44. Most of the orders, Rules and Regulations referred to in Ext.P7, as already stated, do not find a place in the memo of charges and therefore Trustee had no opportunity to answer those matters. All that the authority makes mention of is that the sandal wood purchase was improper, for which the Trustee has offered his explanation. At the risk of repetition one may notice that there is absolutely no finding that the Trustee has defrauded the institution in the purchase of sandal wood.
45. Before going further, one finds that the first respondent relies on Section 45(1)(b), (c) and (d) to hold against the petitioner and also Rules under Section 100(2)(j).
46. Section 45 (1) (b), (c) and (d) relate to (b) willful disobedience of the order issued under the provisions of the Act, (c) malfeasance, misfeasance, breach of trust or neglect of duty and (d) misappropriation of or improper dealing with the properties of the institution and the Rules made mention of is concerned with income of the institution and the manner of accounting for the same. It also mentions about the need to prepare budget etc.
47. As rightly contended by the learned counsel for the petitioner, misappropriation has a definite connotation in legal pariance. There must be entrustment of the property and that property must be appropriated dishonestly by the person concerned. It involves the improper dealing and the illegal use of another person’s property for his own benefit. The Trustee has pointed out in his explanation that the purchase of sandal wood was under compelling circumstances and he had taken necessary steps to ensure that the institution does not stand to suffer.
48. One may again remember here that in the memo of charges served on the petitioner, there is no reference to either Section 45 or Section 100(2)(i)(j)(q) and (s) or rules thereunder. In none of the allegations there is any specification of violation of any particular provision or Rules, which have enabled the Trustee to explain his position and establish that there are no violations as alleged. These provisions find a place for the first time in Ext.P7 order.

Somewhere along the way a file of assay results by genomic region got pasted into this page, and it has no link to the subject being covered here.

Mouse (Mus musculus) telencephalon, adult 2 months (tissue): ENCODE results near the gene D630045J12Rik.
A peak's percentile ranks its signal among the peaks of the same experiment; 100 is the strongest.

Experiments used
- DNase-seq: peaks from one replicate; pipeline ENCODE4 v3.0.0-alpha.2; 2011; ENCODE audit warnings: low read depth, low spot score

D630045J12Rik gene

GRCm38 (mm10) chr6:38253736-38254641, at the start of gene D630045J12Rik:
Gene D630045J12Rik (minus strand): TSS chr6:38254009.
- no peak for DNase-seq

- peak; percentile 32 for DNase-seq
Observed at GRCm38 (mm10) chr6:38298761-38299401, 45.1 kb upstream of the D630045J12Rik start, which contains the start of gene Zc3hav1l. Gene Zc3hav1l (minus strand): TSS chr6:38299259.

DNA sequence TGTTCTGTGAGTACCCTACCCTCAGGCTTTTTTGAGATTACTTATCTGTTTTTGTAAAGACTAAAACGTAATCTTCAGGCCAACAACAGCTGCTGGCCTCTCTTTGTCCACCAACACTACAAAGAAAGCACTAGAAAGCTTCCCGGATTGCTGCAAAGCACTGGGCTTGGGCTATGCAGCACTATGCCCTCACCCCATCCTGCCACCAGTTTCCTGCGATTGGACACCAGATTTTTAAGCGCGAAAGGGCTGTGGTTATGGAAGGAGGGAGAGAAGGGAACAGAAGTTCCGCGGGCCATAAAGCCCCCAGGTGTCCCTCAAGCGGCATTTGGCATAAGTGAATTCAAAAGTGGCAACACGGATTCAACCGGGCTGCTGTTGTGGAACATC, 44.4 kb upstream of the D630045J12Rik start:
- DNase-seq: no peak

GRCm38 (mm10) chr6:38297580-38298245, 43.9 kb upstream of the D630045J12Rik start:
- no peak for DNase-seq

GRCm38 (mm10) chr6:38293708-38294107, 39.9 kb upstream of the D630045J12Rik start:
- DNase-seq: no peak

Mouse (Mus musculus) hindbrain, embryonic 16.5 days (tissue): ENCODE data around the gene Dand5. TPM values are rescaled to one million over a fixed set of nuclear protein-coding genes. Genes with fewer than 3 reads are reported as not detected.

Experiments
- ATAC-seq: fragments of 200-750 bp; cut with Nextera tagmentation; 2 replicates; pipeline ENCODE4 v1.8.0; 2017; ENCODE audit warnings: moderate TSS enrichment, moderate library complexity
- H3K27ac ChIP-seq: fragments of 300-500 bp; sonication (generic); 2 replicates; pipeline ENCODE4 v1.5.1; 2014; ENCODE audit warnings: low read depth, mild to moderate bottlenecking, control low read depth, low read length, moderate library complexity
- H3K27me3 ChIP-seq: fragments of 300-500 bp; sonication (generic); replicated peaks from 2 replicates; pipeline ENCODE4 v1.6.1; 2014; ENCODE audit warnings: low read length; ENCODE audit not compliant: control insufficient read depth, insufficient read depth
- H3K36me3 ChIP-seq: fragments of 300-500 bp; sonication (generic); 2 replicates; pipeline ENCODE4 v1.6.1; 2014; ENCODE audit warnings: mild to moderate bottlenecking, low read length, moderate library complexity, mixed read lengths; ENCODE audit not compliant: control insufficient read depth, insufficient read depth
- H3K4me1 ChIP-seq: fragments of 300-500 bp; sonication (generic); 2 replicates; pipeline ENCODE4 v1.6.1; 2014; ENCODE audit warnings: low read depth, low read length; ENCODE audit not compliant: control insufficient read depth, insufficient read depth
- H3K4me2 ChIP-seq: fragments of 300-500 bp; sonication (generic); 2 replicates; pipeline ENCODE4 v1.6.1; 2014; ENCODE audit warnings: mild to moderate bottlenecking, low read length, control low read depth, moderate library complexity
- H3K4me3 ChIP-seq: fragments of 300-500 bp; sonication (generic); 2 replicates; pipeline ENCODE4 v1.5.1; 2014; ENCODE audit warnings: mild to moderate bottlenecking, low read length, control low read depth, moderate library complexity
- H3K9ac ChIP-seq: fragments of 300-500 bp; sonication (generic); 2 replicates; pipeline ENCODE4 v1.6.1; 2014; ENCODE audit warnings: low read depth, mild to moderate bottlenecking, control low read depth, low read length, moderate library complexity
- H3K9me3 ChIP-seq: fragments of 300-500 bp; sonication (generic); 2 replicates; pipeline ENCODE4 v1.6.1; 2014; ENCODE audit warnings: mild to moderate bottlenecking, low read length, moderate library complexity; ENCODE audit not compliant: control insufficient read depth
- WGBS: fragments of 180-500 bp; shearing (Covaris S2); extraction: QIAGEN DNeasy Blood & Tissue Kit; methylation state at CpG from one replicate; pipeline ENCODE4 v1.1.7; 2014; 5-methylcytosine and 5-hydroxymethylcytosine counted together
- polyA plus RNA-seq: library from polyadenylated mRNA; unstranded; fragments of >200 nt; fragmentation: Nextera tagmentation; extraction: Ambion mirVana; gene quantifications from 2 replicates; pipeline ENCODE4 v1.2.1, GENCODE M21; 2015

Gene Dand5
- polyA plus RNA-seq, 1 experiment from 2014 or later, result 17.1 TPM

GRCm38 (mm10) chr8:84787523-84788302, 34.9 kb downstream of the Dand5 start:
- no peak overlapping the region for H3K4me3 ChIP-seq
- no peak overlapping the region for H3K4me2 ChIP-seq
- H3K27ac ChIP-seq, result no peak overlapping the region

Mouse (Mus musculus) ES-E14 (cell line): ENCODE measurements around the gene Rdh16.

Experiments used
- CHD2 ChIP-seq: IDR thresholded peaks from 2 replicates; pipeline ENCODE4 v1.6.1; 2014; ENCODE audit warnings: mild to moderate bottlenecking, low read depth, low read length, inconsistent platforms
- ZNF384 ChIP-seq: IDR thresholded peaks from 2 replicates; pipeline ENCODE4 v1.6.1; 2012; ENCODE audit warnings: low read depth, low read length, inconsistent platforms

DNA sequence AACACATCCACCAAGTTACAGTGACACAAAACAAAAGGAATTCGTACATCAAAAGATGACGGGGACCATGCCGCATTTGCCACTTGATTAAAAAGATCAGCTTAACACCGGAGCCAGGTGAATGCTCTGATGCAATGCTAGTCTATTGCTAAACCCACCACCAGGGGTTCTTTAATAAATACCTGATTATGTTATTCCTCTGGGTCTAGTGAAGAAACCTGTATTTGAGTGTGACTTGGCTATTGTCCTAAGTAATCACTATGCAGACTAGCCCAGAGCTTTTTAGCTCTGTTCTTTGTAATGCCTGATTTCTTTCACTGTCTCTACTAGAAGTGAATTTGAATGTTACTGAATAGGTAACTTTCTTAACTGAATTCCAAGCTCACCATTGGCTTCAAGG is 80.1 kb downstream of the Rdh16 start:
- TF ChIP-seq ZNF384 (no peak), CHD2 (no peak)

49. The first respondent also refers to certain provisions of the Act and Rules, namely Rules under Section 100(2) (q), (r) and (s) relating to construction etc. As already made mention of, these provisions find a place for the first time in Ext.P7 and the memo of charges is totally silent regarding the various provisions relied on against the Trustee. The main objection seems to be that prior sanction of the Commissioner was not obtained for various expenses incurred by the Trustee. It is surprising to note that in Ext.P7 various findings are entered into which do not form part of the allegations in the memo of charges and regarding which the trustee was not given an opportunity to explain the real position and to show that there was no misconduct or any culpable act on his part.
50. In support of their contention, learned counsel appearing for the first respondent relied on Ext.R1(c) also. That is a Circular issued by the Commissio0ner. It is interesting to note that the Circular is dated 2.3.2010. It therefore can have no application to the facts of the case.
51. In his memorandum of appeal also the Trustee had highlighted the various aspects and had pointed out that the findings entered into by the Commissioner were incorrect. It has been specifically pointed out by him in the additional statement filed before the appellate authority that all the acts committed by him are properly accounted for and it could be seen from the records. It was also pointed out that it was without referring to the documents that the commissioner had issued the order dismissing the hereditary trustee. Ext.P9 is the memorandum of appeal and Ext.P10 and P10(a) are the additional statements filed by the Trustee before the appellate authority. Each of the finding of the commissioner has been specifically assailed in the appeal offering explanation as to how the findings of the Commissioner are perverse, contrary to facts and documents.